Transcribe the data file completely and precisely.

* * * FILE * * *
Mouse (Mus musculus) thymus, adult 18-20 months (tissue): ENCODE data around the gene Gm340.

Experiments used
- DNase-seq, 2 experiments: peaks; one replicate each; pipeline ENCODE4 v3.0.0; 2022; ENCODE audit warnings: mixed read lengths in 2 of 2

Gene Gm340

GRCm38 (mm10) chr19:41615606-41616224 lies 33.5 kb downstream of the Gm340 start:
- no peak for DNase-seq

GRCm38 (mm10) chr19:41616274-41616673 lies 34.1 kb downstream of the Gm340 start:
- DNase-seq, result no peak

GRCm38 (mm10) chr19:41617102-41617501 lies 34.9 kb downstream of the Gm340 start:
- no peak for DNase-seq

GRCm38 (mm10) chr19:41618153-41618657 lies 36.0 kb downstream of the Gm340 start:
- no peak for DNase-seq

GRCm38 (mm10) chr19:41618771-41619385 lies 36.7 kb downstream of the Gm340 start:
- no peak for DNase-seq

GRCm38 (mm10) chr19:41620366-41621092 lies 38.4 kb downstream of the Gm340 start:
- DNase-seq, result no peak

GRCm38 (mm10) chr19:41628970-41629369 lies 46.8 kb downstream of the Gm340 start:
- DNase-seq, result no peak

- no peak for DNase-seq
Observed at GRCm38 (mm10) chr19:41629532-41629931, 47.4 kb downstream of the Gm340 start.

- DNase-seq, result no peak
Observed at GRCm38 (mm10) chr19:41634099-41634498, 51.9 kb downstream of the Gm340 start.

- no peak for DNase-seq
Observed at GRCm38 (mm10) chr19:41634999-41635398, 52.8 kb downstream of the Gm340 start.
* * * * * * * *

Mouse (Mus musculus) thymus, adult 18-20 months (tissue): ENCODE data around the gene Gm340.

Experiments used
- DNase-seq, 2 experiments: peaks; one replicate each; pipeline ENCODE4 v3.0.0; 2022; ENCODE audit warnings: mixed read lengths in 2 of 2

Gene Gm340

GRCm38 (mm10) chr19:41615606-41616224 lies 33.5 kb downstream of the Gm340 start:
- no peak for DNase-seq

GRCm38 (mm10) chr19:41616274-41616673 lies 34.1 kb downstream of the Gm340 start:
- DNase-seq, result no peak

GRCm38 (mm10) chr19:41617102-41617501 lies 34.9 kb downstream of the Gm340 start:
- no peak for DNase-seq

GRCm38 (mm10) chr19:41618153-41618657 lies 36.0 kb downstream of the Gm340 start:
- no peak for DNase-seq

GRCm38 (mm10) chr19:41618771-41619385 lies 36.7 kb downstream of the Gm340 start:
- no peak for DNase-seq

GRCm38 (mm10) chr19:41620366-41621092 lies 38.4 kb downstream of the Gm340 start:
- DNase-seq, result no peak

GRCm38 (mm10) chr19:41628970-41629369 lies 46.8 kb downstream of the Gm340 start:
- DNase-seq, result no peak

- no peak for DNase-seq
Observed at GRCm38 (mm10) chr19:41629532-41629931, 47.4 kb downstream of the Gm340 start.

- DNase-seq, result no peak
Observed at GRCm38 (mm10) chr19:41634099-41634498, 51.9 kb downstream of the Gm340 start.

- no peak for DNase-seq
Observed at GRCm38 (mm10) chr19:41634999-41635398, 52.8 kb downstream of the Gm340 start.